How Far Does Light Travel in a Year?

by Fraser Cain on November 14, 2009

How Far Does Light Travel in a Year

The Galaxy Center. Image credit: 2MASS


How far does light travel in a year? Light moves incredibly fast, sweeping past 299,792,458 meters in a single second. And so in a single year, light travels a total of 9,460,528,000,000 m, or 5,878,499,817 miles.

As you probably know, astronomers use the distance that light travels in a year as a standard measuring stick for calculating the largest distances in the Universe. The nearest star to Earth, Proxima Centauri, measures 4.22 light-years from Earth. The center of the Milky Way Galaxy is 26,000 light-years away. The nearest large galaxy, Andromeda, is 2.5 million light-years away.

When we see the light coming from a distant object, we’re actually looking back in time. When we see the light from a star located 400 light-years away, we’re actually seeing light that was emitted from the star 400 years ago. We’re not seeing the star as it looks today, but as it looked 400 years ago. A star could explode as a supernova, and we wouldn’t even be able to know it had happened until the light arrives here on Earth.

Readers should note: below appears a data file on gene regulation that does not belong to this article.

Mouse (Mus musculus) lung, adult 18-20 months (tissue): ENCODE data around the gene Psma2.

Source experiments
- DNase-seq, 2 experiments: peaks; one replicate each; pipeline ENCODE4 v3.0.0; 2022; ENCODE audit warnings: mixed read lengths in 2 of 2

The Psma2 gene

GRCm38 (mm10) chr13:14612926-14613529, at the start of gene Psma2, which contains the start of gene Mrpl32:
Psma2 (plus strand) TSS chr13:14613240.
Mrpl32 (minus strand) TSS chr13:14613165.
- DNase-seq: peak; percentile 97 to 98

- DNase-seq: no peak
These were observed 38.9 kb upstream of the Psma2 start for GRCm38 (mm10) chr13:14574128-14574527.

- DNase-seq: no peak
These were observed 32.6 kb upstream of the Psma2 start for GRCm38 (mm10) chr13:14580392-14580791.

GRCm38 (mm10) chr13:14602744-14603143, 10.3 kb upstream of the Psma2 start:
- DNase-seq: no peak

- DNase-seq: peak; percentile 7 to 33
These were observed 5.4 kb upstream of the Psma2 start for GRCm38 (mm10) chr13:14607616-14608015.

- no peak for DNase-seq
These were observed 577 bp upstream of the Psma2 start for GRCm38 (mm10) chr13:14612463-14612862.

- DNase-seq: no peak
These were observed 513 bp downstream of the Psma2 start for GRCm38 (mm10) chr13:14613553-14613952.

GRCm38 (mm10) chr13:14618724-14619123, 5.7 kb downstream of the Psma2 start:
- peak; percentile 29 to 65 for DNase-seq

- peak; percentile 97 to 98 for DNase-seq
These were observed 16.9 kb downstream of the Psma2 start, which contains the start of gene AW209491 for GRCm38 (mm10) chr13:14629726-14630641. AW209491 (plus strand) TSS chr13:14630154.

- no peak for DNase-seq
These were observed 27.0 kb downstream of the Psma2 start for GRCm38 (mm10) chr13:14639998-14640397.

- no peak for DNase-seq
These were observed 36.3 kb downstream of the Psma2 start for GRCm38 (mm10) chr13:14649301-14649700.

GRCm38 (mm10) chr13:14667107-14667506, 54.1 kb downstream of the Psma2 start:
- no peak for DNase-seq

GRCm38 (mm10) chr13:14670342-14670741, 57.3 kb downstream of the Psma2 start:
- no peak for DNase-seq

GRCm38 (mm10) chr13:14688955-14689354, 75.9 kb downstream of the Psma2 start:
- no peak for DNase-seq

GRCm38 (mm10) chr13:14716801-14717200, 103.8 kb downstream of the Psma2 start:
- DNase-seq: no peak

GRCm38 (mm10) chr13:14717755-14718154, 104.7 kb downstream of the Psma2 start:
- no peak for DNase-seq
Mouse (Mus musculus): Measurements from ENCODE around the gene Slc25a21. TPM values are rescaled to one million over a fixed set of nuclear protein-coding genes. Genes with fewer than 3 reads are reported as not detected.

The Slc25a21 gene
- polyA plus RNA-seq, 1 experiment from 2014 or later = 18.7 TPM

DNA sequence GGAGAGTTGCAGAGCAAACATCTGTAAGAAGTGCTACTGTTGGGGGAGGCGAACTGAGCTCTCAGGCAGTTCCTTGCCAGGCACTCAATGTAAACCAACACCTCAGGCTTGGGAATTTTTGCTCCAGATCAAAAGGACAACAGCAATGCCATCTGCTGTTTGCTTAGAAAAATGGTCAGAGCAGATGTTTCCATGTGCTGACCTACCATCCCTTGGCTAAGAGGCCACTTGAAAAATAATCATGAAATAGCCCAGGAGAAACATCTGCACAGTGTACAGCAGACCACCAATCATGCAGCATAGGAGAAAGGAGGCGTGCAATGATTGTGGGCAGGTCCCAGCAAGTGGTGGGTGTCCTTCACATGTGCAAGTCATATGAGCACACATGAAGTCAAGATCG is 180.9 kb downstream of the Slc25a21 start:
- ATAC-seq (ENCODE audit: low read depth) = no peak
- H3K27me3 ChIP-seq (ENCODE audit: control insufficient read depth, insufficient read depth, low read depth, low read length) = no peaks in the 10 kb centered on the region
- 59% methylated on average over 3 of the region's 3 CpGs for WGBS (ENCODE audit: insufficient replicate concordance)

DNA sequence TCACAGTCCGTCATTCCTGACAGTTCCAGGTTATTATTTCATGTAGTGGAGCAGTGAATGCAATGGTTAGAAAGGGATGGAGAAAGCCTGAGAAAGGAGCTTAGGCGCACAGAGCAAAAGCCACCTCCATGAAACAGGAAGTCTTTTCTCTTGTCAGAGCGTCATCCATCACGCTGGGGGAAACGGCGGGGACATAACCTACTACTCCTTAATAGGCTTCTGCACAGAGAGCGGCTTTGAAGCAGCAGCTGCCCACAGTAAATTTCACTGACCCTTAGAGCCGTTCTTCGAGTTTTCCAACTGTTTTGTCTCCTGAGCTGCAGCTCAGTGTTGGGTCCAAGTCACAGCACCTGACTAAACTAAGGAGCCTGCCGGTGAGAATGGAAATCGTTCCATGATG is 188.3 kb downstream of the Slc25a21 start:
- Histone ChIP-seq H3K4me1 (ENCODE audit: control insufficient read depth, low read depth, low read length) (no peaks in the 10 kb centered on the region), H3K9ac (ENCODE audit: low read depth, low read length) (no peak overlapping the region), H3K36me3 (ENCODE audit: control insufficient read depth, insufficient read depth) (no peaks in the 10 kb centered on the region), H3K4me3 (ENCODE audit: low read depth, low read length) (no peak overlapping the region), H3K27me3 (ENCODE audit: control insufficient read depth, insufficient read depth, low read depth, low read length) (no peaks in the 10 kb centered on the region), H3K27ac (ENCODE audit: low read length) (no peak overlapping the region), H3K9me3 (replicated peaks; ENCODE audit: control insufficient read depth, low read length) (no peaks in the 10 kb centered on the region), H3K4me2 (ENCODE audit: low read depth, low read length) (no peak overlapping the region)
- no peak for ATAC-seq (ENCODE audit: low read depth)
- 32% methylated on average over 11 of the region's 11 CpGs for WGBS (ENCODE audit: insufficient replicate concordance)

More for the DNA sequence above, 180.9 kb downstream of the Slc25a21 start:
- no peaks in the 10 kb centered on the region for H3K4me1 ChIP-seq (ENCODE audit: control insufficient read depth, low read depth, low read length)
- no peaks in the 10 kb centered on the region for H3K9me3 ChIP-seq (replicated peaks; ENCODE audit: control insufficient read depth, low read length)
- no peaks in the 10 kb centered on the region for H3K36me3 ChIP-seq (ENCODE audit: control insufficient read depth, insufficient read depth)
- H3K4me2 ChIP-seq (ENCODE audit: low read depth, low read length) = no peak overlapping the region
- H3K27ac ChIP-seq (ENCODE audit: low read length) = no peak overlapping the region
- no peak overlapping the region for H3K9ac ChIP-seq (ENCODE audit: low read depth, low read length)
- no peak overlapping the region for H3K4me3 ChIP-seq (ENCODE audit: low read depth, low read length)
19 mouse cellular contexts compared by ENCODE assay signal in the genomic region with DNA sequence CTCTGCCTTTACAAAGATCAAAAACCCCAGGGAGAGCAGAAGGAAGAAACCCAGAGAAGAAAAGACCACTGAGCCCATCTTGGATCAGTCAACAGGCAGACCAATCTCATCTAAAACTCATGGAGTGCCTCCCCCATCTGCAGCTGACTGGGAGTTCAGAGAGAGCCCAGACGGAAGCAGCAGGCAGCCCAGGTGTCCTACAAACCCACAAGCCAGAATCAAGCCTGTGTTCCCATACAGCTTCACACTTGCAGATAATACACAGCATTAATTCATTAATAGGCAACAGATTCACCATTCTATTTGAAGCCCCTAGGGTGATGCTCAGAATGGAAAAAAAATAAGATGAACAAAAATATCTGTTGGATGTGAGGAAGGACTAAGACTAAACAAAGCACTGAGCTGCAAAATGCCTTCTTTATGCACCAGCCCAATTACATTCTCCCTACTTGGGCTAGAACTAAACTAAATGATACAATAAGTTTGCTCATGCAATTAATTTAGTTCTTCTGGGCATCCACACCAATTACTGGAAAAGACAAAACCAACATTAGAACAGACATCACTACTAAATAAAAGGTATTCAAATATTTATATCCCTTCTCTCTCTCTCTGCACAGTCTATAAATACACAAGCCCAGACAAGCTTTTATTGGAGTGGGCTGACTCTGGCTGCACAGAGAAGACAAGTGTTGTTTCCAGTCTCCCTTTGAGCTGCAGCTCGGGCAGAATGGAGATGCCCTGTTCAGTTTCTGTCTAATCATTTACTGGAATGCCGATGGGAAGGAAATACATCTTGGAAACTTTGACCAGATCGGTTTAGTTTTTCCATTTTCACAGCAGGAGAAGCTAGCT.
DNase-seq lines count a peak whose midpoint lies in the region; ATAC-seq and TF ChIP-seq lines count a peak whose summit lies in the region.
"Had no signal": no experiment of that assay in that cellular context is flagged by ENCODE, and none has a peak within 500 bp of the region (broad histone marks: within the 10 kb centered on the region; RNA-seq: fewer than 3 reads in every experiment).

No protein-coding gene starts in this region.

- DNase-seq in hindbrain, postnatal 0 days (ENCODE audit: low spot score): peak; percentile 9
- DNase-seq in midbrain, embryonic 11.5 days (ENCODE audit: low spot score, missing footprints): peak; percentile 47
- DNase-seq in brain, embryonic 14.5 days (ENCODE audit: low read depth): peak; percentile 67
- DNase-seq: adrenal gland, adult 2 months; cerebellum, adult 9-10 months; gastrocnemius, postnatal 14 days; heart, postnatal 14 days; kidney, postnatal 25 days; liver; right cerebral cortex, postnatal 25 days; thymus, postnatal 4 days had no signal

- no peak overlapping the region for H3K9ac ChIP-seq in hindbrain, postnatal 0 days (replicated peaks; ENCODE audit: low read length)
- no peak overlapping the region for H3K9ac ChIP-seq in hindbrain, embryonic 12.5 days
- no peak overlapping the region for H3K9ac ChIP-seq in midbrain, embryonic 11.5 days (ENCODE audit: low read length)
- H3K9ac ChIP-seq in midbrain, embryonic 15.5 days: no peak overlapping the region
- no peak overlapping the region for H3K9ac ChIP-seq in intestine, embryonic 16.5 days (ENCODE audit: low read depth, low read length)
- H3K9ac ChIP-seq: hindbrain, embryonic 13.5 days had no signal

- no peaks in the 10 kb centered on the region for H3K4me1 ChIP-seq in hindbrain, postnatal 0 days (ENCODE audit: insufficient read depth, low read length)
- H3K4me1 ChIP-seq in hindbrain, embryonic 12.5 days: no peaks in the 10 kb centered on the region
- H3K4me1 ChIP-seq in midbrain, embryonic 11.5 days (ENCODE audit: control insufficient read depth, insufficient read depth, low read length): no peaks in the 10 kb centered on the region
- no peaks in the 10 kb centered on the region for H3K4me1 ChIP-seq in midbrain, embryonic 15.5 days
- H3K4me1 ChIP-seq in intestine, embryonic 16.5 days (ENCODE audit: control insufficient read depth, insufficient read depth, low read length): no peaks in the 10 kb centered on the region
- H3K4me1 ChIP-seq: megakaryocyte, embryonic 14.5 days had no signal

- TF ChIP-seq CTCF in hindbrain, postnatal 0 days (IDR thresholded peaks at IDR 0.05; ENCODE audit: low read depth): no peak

We have written many articles about the speed of light for Universe Today. Here’s an article about a beam of material jetting out for many light-years from galaxy M87, and here’s an article about a 400 year old supernova.

Want more info on light-years? Here’s an article about light-years for HowStuffWorks, and here’s an answer from PhysLink.

We’ve also recorded an episode of Astronomy Cast on this topic. Listen here, Episode 10: Measuring Distance in the Universe.

About 

Fraser Cain is the publisher of Universe Today. He's also the co-host of Astronomy Cast with Dr. Pamela Gay.

Comments on this entry are closed.

Previous post:

Next post: